Free Data Viz Design Tools

568 views

Published on

Some favorite data visualization design tools and principles that are FREE and can help you take visualizations to the next level. (Created Fall 2014)

Published in: Data & Analytics
0 Comments
1 Like
Statistics
Notes
  • Be the first to comment

No Downloads
Views
Total views
568
On SlideShare
0
From Embeds
0
Number of Embeds
3
Actions
Shares
0
Downloads
9
Comments
0
Likes
1
Embeds 0
No embeds

No notes for slide

Free Data Viz Design Tools

  1. 1.  Excel is commonly used, accessible to most staff with a computer, and has a wide range of charts and graphs built in. See sidebar for more ideas & training resources.  Tableau Desktop & Tableau Public tableausoftware.com web-based visualization tool for creating graphs and interactive dashboards. Tableau Public is free to use, but any data you upload and use be- comes publicly available, so be cautious with program data but go wild with open data sets!  ManyEyes www-958.ibm.com/software/analytics/manyeyes free, web-based chart/graph tool  R is a free, open source tool for data management, analysis, and vis- ualizations, including static and interactive charts and dashboards Bonus: Can you code? Check out d3 d3js.org is a JavaScript library for manipulating documents based on data Have no fear: if your tool of choice is the ubiquitous MS Excel, you can still create beautiful visualizations. Ann Emery (http://annkemery.com/ excel) has excellent short video tutorials in her for creating interesting graphs using Excel and some creative maneu- vering of data, rows, and columns. Think about how to make your Excel graph or chart sing: change fonts, color palettes, and use other formatting tricks to trick people into thinking you used a fancy viz tool. Think about your choice of chart types: avoid creating pie charts, which can be hard for the human eye to see, and con- sider horizontal bar charts instead of vertical ones, which give you more space for your axis labels and categories. AMANDA MAKULEC / John Snow Inc. amakulec@jsi.com Piktochart.com, ea- sel.ly and Infogr.am offer templates and design approaches for in- fographics, if that’s the next step for your viz. Infogr.am and Piktochart can read your Excel data, making it easy to incorporate your graph into a larger infographic. Contact Amanda Makulec for a slidedeck overview of the various tools and their uses. Timeline JS (timeline.verite.co) allows you to create free timelines us- ing Excel or Google Docs. Tiki Toki (tiki- toki.com) also creates timelines, but requires you pay for external embed and public views. Gephi. Designs simple network analysis visualizations. Here’s a really cool video, showcasing some of the program’s features. UCI- NET. It is most often used for more complicated analyses, whereas Gephi is limited to really nice basic visualiza- tion and a few typical network stats. NodeXL. Is often used by social media professionals who I know to map their reach or diffusion across different net- works. Simple and easy to use.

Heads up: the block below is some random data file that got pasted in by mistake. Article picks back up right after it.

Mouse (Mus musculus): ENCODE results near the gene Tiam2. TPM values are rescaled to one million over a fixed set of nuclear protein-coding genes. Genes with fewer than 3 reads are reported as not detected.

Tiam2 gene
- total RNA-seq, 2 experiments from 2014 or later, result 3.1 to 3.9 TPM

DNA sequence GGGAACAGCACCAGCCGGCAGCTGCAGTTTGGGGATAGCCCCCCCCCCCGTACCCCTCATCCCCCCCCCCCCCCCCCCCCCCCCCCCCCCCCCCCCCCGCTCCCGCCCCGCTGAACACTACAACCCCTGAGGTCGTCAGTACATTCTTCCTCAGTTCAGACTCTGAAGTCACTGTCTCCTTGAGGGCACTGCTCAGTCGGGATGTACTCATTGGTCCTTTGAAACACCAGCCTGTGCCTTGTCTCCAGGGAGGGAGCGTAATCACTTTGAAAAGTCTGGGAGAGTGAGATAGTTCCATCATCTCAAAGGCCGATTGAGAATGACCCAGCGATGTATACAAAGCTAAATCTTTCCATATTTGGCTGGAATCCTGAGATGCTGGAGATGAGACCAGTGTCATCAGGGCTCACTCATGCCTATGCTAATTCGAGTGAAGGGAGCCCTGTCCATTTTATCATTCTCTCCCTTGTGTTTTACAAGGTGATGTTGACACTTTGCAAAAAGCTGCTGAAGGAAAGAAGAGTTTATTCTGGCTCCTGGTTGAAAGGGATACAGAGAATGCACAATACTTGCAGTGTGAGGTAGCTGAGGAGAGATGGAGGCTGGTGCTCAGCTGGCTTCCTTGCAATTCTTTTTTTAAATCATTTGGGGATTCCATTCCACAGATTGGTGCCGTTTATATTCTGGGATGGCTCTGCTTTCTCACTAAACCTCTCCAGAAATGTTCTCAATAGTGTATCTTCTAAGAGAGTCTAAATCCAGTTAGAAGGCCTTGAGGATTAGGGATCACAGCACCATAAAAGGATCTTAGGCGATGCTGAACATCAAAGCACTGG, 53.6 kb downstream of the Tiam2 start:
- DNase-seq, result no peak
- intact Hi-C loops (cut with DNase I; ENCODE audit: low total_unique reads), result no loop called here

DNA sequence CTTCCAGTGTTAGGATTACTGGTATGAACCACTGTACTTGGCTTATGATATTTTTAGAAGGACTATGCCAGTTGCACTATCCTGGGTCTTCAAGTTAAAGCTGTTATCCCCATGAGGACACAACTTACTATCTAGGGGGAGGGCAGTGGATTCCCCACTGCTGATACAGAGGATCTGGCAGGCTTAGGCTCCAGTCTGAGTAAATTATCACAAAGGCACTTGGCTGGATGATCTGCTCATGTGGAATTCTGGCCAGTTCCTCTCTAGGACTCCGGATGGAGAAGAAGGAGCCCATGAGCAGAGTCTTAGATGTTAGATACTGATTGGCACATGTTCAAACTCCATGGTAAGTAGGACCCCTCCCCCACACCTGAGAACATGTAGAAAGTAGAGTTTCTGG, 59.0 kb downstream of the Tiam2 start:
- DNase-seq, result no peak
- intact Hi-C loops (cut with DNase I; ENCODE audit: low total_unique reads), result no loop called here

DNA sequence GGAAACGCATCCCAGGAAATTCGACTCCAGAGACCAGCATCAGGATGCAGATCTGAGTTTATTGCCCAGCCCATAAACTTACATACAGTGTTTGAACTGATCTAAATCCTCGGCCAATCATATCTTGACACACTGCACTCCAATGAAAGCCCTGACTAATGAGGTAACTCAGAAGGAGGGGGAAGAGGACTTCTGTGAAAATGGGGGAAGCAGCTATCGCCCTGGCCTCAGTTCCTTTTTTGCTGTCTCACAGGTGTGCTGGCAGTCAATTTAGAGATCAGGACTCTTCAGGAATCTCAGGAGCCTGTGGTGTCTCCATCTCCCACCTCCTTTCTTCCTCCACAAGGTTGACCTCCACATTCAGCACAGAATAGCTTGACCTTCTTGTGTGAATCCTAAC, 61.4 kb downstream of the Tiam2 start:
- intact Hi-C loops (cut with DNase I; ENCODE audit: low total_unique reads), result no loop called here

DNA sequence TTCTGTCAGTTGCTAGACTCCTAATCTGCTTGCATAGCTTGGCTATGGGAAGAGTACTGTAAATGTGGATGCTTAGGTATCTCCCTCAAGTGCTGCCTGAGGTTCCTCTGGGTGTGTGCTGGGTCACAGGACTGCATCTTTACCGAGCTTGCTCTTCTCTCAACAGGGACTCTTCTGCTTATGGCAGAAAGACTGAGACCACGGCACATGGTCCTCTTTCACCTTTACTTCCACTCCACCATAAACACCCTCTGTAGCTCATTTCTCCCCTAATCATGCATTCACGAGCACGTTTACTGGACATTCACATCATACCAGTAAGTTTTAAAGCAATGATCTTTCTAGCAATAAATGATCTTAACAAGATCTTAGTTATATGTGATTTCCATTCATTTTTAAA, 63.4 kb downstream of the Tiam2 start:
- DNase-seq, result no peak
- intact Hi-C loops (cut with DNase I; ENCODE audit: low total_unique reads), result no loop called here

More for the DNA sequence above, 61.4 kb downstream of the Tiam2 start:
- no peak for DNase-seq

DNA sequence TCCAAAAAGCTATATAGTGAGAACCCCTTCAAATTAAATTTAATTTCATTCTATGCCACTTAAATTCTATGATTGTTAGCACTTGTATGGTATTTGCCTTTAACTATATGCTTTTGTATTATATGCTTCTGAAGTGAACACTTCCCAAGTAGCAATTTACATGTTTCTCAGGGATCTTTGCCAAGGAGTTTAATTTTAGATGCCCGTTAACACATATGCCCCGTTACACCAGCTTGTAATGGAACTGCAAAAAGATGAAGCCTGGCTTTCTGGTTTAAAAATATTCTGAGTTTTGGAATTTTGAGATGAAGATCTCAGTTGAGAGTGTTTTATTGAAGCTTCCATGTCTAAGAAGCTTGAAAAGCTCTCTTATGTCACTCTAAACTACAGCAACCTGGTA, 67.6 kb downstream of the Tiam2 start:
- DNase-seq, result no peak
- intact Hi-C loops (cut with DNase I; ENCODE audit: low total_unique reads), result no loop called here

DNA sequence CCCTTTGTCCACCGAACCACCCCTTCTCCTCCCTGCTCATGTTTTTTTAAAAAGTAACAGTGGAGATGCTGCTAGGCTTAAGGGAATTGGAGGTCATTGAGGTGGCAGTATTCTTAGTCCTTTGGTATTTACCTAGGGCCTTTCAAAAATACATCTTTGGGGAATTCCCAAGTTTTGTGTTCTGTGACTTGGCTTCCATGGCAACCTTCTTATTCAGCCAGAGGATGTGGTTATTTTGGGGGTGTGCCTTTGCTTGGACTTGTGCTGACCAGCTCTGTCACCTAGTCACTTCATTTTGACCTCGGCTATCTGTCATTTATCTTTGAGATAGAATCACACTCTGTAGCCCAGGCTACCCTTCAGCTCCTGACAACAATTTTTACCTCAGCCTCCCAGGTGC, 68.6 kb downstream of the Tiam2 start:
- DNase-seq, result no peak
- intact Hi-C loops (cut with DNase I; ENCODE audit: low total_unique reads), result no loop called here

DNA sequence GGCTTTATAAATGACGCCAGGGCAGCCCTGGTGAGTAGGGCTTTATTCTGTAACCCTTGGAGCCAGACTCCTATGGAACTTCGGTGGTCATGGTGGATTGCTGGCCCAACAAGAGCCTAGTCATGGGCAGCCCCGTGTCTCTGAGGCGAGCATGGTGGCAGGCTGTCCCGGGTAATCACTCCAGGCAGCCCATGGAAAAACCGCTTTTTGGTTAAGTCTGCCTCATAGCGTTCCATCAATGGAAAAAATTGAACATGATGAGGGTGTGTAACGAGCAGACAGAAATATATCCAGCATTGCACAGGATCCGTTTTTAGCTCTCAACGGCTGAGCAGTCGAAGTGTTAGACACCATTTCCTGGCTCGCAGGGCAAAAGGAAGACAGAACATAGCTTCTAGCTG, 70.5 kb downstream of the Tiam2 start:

2. 2. Sometimes you might want to create a visualization using second- ary data. The following sites are great resources for health- related datasets: DHS Program—http://www.dhsprogram.com—Contains all DHS datasets . STATcompiler—http://www.statcompiler.com—Simple in- terface for downloading select DHS data in table s or visuali- zations. Also has a mobile app available for Apple, Android & Windows devices for on-the-go stats access! World Bank Data—http://data.worldbank.org—includes most WHO, DHS, and UN statistics. Institute for Health Metrics and Evaluation (IHME) Global Health Data Exchange—http:// www.healthmetricsandevaluation.org/ghdx—Includes data from all IHME research and others. AIDSVu.org—Has both state and county level HIV data. Juice Labs Chart Chooser—The tool is designed to help you choose your chart type, and to provide Excel and Powerpoint templates to make it quick and easy to create and customize charts and graphs with your own custom data. Storytelling with Data Excel Template—Cole Nauss- baumer’s terrific viz blog has a set of Excel templates to download with some of her Excel workarounds built in to make your graphs beautiful with minimal effort Colorbrewer—Provides color advice for cartography that’s applicable beyond the GIS world. Each map view provided has been carefully designed to be a di- agnostic tool for evaluating the robustness of individ- ual color schemes. Full use of this tool will benefit your map designs because colors (even very similar colors) are easy to differentiate when they appear in a nicely ordered sequence (such as a legend). Color Oracle—Free color blindness simulator for Win- dow, Mac and Linux. It takes the guesswork out of designing for color blindness by showing you in real time what people with common color vision impair- ments will see. Color-hex —Gives information about colors including color models (RGB,HSL,HSV and CMYK), Triadic colors, monochromatic colors and analogous colors calculat- ed in color page for the technically inclined. Color- hex.com also generates a simple css code for the se- lected color. Color Palette Generator —Creates color sets based off images Design-Seeds—Gives you a space to browse designer- quality color palettes If you’re looking for visualization resources, tips, tricks, and ways to connect with other visual enthusiasts, check out these great sites & communities. Data Viz Hub—http://www.datavizhub.co —Simple blog &affiliated listserv for sharing examples, tools, resources, and questions for the community. HelpMeViz—http://www.helpmeviz.net—Open commu- nity for posting Excel viz issues and allowing the communi- ty to play with your data and make suggestions for how to improve your visualizations.

×